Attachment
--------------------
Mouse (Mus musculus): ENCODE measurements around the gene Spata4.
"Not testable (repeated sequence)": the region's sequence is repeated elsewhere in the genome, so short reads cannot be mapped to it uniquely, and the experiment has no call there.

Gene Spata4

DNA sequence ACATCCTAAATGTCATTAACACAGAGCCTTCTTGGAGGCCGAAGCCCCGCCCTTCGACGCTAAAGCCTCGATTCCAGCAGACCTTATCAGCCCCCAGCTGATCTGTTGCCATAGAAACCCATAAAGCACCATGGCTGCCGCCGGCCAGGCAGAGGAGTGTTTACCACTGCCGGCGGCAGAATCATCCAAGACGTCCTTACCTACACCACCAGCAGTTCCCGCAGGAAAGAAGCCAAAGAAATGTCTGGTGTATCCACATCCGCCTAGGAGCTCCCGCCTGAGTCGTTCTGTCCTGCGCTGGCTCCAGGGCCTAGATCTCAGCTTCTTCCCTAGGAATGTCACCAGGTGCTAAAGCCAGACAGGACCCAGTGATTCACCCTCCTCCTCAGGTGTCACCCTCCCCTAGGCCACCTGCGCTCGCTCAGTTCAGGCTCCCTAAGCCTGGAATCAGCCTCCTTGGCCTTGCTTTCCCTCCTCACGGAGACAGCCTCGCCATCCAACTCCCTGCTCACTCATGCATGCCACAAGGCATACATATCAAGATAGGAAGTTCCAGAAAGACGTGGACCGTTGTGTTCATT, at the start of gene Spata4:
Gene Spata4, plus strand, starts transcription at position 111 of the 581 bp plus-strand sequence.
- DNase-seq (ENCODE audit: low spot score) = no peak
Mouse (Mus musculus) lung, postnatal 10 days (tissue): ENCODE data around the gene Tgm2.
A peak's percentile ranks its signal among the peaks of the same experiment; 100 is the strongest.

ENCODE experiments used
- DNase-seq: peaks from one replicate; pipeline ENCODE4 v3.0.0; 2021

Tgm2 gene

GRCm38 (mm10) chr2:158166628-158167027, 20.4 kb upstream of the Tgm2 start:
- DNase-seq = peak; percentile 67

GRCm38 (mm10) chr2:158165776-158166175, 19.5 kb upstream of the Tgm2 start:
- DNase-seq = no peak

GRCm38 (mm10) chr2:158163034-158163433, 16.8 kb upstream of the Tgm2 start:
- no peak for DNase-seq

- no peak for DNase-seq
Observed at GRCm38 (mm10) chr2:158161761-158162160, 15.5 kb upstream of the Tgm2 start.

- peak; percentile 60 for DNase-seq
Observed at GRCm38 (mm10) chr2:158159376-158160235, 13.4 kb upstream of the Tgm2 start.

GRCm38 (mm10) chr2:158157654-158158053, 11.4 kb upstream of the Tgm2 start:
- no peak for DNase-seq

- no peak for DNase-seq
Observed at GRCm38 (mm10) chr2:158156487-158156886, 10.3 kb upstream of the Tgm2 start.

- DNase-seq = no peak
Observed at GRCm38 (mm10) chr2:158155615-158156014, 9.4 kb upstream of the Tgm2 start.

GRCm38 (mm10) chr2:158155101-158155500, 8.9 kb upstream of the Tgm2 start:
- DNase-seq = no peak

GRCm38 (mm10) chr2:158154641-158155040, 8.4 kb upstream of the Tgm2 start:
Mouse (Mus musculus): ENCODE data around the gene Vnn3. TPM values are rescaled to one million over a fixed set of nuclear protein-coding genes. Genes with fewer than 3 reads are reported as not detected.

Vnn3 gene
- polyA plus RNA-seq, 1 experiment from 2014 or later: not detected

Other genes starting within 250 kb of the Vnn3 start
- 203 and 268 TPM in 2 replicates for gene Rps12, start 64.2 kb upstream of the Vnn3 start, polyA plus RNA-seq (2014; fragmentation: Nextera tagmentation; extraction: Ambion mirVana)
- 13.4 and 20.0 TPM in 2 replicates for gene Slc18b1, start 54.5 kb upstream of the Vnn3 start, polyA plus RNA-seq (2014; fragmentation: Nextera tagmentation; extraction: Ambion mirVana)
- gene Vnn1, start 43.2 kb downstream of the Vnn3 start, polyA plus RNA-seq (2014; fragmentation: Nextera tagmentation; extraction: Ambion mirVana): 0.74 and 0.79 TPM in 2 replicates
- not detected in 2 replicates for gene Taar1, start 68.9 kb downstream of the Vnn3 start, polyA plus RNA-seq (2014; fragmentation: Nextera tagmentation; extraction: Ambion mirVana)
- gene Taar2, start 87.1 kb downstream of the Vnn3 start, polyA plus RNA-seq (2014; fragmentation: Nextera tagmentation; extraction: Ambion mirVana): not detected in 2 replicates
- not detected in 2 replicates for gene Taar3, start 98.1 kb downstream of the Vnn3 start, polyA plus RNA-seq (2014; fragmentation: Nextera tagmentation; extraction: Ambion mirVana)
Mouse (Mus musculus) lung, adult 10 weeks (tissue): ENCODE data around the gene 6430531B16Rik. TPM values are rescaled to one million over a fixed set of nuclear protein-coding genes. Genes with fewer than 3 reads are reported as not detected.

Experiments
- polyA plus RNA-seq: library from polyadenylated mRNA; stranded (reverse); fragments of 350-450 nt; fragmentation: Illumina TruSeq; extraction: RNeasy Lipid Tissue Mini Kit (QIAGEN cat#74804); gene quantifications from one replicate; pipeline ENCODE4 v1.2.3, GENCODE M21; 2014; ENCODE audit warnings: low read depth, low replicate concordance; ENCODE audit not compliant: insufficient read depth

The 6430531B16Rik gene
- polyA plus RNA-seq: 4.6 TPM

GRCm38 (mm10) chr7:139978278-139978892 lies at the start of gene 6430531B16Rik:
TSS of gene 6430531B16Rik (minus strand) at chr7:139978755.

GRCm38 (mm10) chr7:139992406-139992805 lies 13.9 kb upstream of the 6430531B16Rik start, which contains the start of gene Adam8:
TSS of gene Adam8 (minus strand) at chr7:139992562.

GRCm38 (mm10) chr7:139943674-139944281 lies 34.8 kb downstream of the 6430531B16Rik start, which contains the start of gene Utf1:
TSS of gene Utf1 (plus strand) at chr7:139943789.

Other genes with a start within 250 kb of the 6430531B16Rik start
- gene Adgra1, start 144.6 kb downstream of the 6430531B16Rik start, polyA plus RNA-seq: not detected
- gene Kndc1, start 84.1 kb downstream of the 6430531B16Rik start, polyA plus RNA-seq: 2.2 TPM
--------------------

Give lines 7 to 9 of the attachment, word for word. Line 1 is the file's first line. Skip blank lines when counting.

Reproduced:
Mouse (Mus musculus) lung, postnatal 10 days (tissue): ENCODE data around the gene Tgm2.
A peak's percentile ranks its signal among the peaks of the same experiment; 100 is the strongest.

ENCODE experiments used